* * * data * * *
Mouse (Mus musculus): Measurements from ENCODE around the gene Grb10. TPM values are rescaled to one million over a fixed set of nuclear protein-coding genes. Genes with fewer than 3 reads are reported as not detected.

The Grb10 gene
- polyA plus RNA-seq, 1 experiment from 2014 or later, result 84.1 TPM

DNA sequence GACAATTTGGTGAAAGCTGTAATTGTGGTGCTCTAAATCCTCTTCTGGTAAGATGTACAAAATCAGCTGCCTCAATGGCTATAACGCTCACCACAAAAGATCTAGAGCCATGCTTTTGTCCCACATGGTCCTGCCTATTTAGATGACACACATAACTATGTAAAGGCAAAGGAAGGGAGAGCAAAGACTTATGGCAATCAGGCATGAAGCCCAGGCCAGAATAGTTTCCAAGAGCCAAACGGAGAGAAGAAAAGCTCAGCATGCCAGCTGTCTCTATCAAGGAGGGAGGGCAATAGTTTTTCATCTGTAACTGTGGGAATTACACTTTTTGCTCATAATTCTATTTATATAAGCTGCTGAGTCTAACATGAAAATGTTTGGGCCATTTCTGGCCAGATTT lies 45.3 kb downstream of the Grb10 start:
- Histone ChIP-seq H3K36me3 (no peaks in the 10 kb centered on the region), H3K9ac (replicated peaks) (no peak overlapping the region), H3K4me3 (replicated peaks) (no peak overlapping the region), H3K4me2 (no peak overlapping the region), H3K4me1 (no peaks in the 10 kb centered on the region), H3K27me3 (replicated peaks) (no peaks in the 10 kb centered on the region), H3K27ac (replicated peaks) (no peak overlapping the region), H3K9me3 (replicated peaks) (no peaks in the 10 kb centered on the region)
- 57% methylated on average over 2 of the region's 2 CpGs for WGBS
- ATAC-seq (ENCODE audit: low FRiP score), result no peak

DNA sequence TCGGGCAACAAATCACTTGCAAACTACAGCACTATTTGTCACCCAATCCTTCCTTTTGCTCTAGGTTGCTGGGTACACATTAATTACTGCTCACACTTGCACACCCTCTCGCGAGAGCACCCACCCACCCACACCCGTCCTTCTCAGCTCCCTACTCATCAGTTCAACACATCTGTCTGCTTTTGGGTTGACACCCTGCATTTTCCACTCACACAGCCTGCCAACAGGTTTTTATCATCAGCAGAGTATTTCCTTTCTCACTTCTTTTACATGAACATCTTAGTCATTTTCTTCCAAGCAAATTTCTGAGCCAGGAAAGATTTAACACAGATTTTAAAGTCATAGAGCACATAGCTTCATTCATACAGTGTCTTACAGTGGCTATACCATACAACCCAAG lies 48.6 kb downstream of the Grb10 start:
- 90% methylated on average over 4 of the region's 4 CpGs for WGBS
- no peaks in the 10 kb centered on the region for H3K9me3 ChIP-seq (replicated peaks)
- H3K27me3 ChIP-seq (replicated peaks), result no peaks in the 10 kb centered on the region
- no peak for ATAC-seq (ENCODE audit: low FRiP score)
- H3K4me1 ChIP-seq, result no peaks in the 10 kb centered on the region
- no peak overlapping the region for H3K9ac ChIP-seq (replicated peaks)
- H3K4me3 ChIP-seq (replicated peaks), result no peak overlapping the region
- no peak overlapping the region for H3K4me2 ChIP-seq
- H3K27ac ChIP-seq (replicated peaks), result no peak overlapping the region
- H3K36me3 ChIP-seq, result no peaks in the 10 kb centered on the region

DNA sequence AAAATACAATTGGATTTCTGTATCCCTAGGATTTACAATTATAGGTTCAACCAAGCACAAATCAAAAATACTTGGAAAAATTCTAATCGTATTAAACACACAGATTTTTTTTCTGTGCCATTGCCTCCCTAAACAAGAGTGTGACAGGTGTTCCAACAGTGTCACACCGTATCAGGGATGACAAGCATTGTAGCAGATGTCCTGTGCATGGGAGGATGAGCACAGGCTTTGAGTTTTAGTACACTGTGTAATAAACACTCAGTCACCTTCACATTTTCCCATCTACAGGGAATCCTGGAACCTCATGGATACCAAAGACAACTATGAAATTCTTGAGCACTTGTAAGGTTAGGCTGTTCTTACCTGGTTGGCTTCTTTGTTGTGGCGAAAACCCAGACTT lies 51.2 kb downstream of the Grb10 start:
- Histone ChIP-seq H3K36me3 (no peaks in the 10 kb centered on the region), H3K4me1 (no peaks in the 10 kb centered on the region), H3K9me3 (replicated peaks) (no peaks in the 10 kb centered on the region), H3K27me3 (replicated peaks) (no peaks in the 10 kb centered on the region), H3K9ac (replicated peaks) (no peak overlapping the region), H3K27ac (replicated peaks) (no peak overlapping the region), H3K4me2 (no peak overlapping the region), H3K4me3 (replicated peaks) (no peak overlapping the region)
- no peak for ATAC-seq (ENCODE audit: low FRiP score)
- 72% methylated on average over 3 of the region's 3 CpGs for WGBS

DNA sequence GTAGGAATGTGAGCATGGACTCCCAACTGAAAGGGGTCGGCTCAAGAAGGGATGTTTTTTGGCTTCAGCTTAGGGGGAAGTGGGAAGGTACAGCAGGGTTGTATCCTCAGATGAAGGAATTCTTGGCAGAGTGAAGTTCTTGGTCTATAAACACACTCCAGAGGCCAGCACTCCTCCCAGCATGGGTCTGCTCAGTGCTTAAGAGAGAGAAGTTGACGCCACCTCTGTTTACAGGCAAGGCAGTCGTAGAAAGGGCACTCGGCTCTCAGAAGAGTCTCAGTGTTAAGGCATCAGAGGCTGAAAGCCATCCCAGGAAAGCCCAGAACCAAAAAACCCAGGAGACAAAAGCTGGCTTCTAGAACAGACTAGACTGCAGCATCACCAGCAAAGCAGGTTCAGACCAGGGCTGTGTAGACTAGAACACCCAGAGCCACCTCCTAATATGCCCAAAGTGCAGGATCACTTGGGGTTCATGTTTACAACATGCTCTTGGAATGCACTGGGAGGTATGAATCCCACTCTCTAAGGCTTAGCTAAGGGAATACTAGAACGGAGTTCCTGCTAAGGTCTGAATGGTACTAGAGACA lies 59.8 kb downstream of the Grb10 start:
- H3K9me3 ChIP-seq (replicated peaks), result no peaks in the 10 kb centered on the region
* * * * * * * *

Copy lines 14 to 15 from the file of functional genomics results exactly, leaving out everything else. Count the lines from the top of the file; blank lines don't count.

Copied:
- no peak overlapping the region for H3K9ac ChIP-seq (replicated peaks)
- H3K4me3 ChIP-seq (replicated peaks), result no peak overlapping the region